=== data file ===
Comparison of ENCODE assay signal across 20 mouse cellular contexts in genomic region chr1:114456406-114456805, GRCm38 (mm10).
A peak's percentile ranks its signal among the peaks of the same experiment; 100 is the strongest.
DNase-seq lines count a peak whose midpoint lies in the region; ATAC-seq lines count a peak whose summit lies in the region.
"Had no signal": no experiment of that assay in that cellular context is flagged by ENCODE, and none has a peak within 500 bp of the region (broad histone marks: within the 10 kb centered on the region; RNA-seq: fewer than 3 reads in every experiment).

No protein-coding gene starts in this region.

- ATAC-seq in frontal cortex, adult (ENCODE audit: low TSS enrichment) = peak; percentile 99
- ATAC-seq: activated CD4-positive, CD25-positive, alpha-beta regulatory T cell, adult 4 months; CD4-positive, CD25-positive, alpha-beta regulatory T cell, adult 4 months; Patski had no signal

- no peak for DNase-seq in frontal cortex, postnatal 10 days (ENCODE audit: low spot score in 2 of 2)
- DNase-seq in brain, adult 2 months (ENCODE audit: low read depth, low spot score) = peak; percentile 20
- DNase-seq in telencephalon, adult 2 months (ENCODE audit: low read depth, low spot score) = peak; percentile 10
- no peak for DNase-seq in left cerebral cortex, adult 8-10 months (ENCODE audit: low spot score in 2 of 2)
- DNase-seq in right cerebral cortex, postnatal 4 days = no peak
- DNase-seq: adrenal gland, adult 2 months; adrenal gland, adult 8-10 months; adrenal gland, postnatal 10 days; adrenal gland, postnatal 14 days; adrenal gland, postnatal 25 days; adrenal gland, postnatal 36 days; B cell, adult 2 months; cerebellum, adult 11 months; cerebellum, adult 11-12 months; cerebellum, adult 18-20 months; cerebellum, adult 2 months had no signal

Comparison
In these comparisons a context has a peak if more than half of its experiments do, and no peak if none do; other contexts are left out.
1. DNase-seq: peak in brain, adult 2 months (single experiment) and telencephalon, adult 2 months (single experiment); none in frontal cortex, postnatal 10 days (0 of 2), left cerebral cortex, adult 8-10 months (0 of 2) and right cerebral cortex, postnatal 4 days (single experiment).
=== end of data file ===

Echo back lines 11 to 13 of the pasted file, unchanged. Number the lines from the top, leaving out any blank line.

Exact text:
- no peak for DNase-seq in left cerebral cortex, adult 8-10 months (ENCODE audit: low spot score in 2 of 2)
- DNase-seq in right cerebral cortex, postnatal 4 days = no peak
- DNase-seq: adrenal gland, adult 2 months; adrenal gland, adult 8-10 months; adrenal gland, postnatal 10 days; adrenal gland, postnatal 14 days; adrenal gland, postnatal 25 days; adrenal gland, postnatal 36 days; B cell, adult 2 months; cerebellum, adult 11 months; cerebellum, adult 11-12 months; cerebellum, adult 18-20 months; cerebellum, adult 2 months had no signal